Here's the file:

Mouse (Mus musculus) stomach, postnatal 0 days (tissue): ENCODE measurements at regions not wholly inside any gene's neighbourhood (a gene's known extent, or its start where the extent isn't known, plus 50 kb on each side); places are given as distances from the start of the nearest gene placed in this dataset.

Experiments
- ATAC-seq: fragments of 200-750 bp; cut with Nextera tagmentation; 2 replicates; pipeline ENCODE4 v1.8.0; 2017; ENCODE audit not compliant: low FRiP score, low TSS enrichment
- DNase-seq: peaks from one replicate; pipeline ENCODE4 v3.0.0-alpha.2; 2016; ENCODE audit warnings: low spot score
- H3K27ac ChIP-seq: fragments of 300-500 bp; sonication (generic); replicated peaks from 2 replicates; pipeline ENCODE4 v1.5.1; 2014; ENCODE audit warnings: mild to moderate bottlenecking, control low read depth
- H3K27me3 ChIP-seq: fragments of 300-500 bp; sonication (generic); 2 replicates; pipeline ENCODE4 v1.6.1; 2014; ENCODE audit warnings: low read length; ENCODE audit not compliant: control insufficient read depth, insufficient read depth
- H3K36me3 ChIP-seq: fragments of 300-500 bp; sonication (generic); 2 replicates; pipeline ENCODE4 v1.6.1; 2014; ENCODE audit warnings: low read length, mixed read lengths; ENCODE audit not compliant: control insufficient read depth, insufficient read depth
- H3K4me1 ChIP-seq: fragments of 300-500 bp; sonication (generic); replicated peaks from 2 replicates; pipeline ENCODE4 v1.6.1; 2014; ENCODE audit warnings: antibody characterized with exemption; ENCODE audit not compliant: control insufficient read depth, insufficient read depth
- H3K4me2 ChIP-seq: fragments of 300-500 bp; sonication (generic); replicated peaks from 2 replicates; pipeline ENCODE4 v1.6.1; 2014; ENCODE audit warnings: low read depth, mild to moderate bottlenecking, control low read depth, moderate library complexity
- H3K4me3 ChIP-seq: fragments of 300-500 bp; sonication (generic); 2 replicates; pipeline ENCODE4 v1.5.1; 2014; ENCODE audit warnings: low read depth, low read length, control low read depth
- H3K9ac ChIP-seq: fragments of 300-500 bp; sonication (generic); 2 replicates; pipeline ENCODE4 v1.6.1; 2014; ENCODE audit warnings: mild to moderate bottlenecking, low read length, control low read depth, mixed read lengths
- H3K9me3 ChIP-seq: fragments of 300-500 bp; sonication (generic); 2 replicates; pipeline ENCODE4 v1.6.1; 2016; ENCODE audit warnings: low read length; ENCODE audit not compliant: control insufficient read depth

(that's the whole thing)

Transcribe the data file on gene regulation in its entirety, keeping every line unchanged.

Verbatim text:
Mouse (Mus musculus) stomach, postnatal 0 days (tissue): ENCODE measurements at regions not wholly inside any gene's neighbourhood (a gene's known extent, or its start where the extent isn't known, plus 50 kb on each side); places are given as distances from the start of the nearest gene placed in this dataset.

Experiments
- ATAC-seq: fragments of 200-750 bp; cut with Nextera tagmentation; 2 replicates; pipeline ENCODE4 v1.8.0; 2017; ENCODE audit not compliant: low FRiP score, low TSS enrichment
- DNase-seq: peaks from one replicate; pipeline ENCODE4 v3.0.0-alpha.2; 2016; ENCODE audit warnings: low spot score
- H3K27ac ChIP-seq: fragments of 300-500 bp; sonication (generic); replicated peaks from 2 replicates; pipeline ENCODE4 v1.5.1; 2014; ENCODE audit warnings: mild to moderate bottlenecking, control low read depth
- H3K27me3 ChIP-seq: fragments of 300-500 bp; sonication (generic); 2 replicates; pipeline ENCODE4 v1.6.1; 2014; ENCODE audit warnings: low read length; ENCODE audit not compliant: control insufficient read depth, insufficient read depth
- H3K36me3 ChIP-seq: fragments of 300-500 bp; sonication (generic); 2 replicates; pipeline ENCODE4 v1.6.1; 2014; ENCODE audit warnings: low read length, mixed read lengths; ENCODE audit not compliant: control insufficient read depth, insufficient read depth
- H3K4me1 ChIP-seq: fragments of 300-500 bp; sonication (generic); replicated peaks from 2 replicates; pipeline ENCODE4 v1.6.1; 2014; ENCODE audit warnings: antibody characterized with exemption; ENCODE audit not compliant: control insufficient read depth, insufficient read depth
- H3K4me2 ChIP-seq: fragments of 300-500 bp; sonication (generic); replicated peaks from 2 replicates; pipeline ENCODE4 v1.6.1; 2014; ENCODE audit warnings: low read depth, mild to moderate bottlenecking, control low read depth, moderate library complexity
- H3K4me3 ChIP-seq: fragments of 300-500 bp; sonication (generic); 2 replicates; pipeline ENCODE4 v1.5.1; 2014; ENCODE audit warnings: low read depth, low read length, control low read depth
- H3K9ac ChIP-seq: fragments of 300-500 bp; sonication (generic); 2 replicates; pipeline ENCODE4 v1.6.1; 2014; ENCODE audit warnings: mild to moderate bottlenecking, low read length, control low read depth, mixed read lengths
- H3K9me3 ChIP-seq: fragments of 300-500 bp; sonication (generic); 2 replicates; pipeline ENCODE4 v1.6.1; 2016; ENCODE audit warnings: low read length; ENCODE audit not compliant: control insufficient read depth